Peachtree Memorial celebrates 175 years
    June 21 2012 by Dwight Otwell, Special from The Cherokee Scout

    Ten charter members, including two Cherokee Indians, started a church in Peachtree in 1837. The church, now located on N.C. 141 in Murphy, celebrated its 175th anniversary June 10.
     
    The first church building was made of hewn logs and it would become known as Peachtree Memorial Baptist Church.
     
    The church probably was called Peachtree Baptist Church in those days, said Chester Jones, who has been pastor of the growing congregation since 2000.    
     
    “It is quite a thrill,” Jones said of being part of a church with such a long history. “We have held onto the dream of the charter members – keeping the dream and message alive.”
     
    “I have seen a lot of change,” said Jim Hendrix, a church member since 1950. “Communications have improved. Hard benches have been replaced by [comfortable] pews.”
     
    06-22-12peachtree.jpg

    Photos by Scott Wallace swallace@cherokeescout.com

    Cheryl Arrowood and Shirley Voyles join other members of Peachtree Memorial Baptist Church in preparation for the church’s 175th anniversary celebration at the congregation’s newest building in Peachtree June 10.


    From as early as 1817, Humpfrey Posey and Evan Jones, forerunners of the Baptist missionary movement, walked the valleys of what would be known as the Peachtree community.
     
    They shared the gospel with Native Americans and white settlers, Jones said.
     
    Fred Lunsford, director of missions for the Truett Baptist Association for 26 years until he retired in 1990 at age 65, said the church was organized about the time of the Indian removal and Trail of Tears to Oklahoma.
     
    At that time, there was a group of Christians at Peachtree, part of the Valley Town Mission operated by the Cherokee Indians. That was the first church west of Balsam Gap.
     
    After removal of the Cherokee, there is no history of Valley Town Mission, Lunsford said. Some of the members of that church became part of Peachtree Baptist.
     
    A church history compiled by Cheryl Arrowood and the historical committee states that Peachtree Memorial is the second-oldest church in the Truett Baptist Association.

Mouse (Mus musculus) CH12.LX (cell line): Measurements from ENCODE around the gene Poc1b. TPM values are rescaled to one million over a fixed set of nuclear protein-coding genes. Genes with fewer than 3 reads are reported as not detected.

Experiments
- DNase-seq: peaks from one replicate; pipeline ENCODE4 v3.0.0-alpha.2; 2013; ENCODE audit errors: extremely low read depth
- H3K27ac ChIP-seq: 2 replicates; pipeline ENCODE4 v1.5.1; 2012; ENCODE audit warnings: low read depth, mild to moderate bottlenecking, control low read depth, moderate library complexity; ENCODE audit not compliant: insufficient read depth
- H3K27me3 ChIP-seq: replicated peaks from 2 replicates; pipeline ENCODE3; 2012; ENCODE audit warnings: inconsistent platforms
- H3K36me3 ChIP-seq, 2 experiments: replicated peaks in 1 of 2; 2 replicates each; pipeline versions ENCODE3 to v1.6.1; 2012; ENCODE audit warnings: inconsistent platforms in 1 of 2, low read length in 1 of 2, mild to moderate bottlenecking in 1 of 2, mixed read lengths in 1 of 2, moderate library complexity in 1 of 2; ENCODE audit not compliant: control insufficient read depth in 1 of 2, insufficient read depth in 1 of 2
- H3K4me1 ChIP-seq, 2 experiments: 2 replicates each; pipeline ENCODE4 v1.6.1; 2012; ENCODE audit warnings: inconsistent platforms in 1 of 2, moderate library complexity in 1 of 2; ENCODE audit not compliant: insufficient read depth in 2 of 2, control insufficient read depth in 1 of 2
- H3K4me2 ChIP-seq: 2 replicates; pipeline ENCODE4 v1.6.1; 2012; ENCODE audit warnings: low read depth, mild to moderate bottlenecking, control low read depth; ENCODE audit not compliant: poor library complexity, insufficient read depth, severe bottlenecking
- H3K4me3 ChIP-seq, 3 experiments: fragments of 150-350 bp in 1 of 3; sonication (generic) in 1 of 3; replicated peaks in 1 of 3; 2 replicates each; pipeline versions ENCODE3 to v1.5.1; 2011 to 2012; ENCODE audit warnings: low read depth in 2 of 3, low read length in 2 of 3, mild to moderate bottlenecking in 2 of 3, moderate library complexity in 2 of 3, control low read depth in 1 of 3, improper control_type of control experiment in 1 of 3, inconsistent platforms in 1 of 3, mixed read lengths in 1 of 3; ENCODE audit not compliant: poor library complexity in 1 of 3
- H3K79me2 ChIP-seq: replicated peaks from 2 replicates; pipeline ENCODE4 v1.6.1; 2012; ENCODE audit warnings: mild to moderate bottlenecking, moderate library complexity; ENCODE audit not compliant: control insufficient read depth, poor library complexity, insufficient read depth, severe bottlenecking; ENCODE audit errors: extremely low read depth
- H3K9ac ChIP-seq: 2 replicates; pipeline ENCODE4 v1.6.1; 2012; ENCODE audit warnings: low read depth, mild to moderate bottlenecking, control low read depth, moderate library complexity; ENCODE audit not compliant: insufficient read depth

The congregation was formed from Valley River Baptist Church.
     
    Jones said some believe Peachtree Baptist to be the oldest church in the county, while some think Valley River Baptist Church in Andrews is the oldest.
     
    “Some believe Peachtree [Baptist] was once called Valley River [Baptist] before it was known as Peachtree,” Jones said.
     
    One thing they do know, Jones said, is “it is one of the oldest churches in the county.”
     
    The church, which has moved to various locations in the past, dedicated its present facility in June of 2009.
     
    “Through the years, Peachtree Memorial has been a strong supporter of missions and a strong supporter of me during the 26 years I served,” Lunsford said. “It is what I call a foundation for the mission endeavor in the area.”
     
    During the 175th anniversary celebration, collages of historical photographs were on display as well as pictures of artifacts found in archeological digs along the Hiwassee River in the vicinity of the mission church.
     
    “Not every day do you get a church that has been around for 175 years,” said Mitchell Shields, who is director of missions for the Truett Baptist Association.
     
    “That church has had a tremendous impact on our community for 175 years.”
    6/21/2012 1:26:23 PM by Dwight Otwell, Special from The Cherokee Scout | with 0 comments
    Filed under: Anniversary, Church




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